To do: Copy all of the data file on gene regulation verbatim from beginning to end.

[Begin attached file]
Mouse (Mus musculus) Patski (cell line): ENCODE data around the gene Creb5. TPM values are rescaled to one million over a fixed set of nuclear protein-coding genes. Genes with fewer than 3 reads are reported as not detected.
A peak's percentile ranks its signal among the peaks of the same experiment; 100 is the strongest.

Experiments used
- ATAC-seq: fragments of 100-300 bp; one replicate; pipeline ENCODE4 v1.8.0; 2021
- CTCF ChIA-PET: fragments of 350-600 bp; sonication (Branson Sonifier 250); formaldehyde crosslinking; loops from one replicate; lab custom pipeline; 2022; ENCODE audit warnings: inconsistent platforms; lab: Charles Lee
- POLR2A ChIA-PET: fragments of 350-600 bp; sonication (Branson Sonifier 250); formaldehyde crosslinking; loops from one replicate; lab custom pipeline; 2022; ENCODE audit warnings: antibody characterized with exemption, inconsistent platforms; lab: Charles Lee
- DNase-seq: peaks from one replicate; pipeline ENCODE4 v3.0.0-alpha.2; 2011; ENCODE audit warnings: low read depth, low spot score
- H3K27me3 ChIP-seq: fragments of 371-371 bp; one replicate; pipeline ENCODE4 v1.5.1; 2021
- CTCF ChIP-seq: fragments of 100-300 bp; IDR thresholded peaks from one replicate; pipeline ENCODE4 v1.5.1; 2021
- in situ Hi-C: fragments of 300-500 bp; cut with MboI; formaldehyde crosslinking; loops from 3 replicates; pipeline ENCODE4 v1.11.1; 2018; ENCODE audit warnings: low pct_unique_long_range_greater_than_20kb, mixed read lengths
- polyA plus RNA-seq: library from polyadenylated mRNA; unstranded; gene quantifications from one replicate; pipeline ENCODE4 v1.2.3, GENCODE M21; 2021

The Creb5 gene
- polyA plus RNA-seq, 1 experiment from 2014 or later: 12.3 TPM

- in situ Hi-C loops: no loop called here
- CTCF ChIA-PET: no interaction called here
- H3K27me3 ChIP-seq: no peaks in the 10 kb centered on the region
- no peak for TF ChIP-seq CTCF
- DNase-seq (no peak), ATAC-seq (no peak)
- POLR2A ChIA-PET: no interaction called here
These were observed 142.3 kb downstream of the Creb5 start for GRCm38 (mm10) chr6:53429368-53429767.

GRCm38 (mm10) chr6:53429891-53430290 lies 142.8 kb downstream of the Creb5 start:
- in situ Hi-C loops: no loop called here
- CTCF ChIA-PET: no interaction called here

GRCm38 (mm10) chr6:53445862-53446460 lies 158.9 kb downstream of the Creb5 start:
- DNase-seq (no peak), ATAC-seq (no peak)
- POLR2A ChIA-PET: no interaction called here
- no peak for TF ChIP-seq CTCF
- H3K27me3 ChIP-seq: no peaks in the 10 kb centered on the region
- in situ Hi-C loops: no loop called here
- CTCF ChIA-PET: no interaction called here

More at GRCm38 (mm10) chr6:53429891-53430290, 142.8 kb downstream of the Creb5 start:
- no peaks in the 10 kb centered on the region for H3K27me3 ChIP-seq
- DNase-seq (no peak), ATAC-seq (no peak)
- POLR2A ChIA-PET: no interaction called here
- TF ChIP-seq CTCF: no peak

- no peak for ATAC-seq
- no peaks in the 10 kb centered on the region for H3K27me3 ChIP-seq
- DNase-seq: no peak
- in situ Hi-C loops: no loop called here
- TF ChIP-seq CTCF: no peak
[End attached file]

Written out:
Mouse (Mus musculus) Patski (cell line): ENCODE data around the gene Creb5. TPM values are rescaled to one million over a fixed set of nuclear protein-coding genes. Genes with fewer than 3 reads are reported as not detected.
A peak's percentile ranks its signal among the peaks of the same experiment; 100 is the strongest.

Experiments used
- ATAC-seq: fragments of 100-300 bp; one replicate; pipeline ENCODE4 v1.8.0; 2021
- CTCF ChIA-PET: fragments of 350-600 bp; sonication (Branson Sonifier 250); formaldehyde crosslinking; loops from one replicate; lab custom pipeline; 2022; ENCODE audit warnings: inconsistent platforms; lab: Charles Lee
- POLR2A ChIA-PET: fragments of 350-600 bp; sonication (Branson Sonifier 250); formaldehyde crosslinking; loops from one replicate; lab custom pipeline; 2022; ENCODE audit warnings: antibody characterized with exemption, inconsistent platforms; lab: Charles Lee
- DNase-seq: peaks from one replicate; pipeline ENCODE4 v3.0.0-alpha.2; 2011; ENCODE audit warnings: low read depth, low spot score
- H3K27me3 ChIP-seq: fragments of 371-371 bp; one replicate; pipeline ENCODE4 v1.5.1; 2021
- CTCF ChIP-seq: fragments of 100-300 bp; IDR thresholded peaks from one replicate; pipeline ENCODE4 v1.5.1; 2021
- in situ Hi-C: fragments of 300-500 bp; cut with MboI; formaldehyde crosslinking; loops from 3 replicates; pipeline ENCODE4 v1.11.1; 2018; ENCODE audit warnings: low pct_unique_long_range_greater_than_20kb, mixed read lengths
- polyA plus RNA-seq: library from polyadenylated mRNA; unstranded; gene quantifications from one replicate; pipeline ENCODE4 v1.2.3, GENCODE M21; 2021

The Creb5 gene
- polyA plus RNA-seq, 1 experiment from 2014 or later: 12.3 TPM

- in situ Hi-C loops: no loop called here
- CTCF ChIA-PET: no interaction called here
- H3K27me3 ChIP-seq: no peaks in the 10 kb centered on the region
- no peak for TF ChIP-seq CTCF
- DNase-seq (no peak), ATAC-seq (no peak)
- POLR2A ChIA-PET: no interaction called here
These were observed 142.3 kb downstream of the Creb5 start for GRCm38 (mm10) chr6:53429368-53429767.

GRCm38 (mm10) chr6:53429891-53430290 lies 142.8 kb downstream of the Creb5 start:
- in situ Hi-C loops: no loop called here
- CTCF ChIA-PET: no interaction called here

GRCm38 (mm10) chr6:53445862-53446460 lies 158.9 kb downstream of the Creb5 start:
- DNase-seq (no peak), ATAC-seq (no peak)
- POLR2A ChIA-PET: no interaction called here
- no peak for TF ChIP-seq CTCF
- H3K27me3 ChIP-seq: no peaks in the 10 kb centered on the region
- in situ Hi-C loops: no loop called here
- CTCF ChIA-PET: no interaction called here

More at GRCm38 (mm10) chr6:53429891-53430290, 142.8 kb downstream of the Creb5 start:
- no peaks in the 10 kb centered on the region for H3K27me3 ChIP-seq
- DNase-seq (no peak), ATAC-seq (no peak)
- POLR2A ChIA-PET: no interaction called here
- TF ChIP-seq CTCF: no peak

- no peak for ATAC-seq
- no peaks in the 10 kb centered on the region for H3K27me3 ChIP-seq
- DNase-seq: no peak
- in situ Hi-C loops: no loop called here
- TF ChIP-seq CTCF: no peak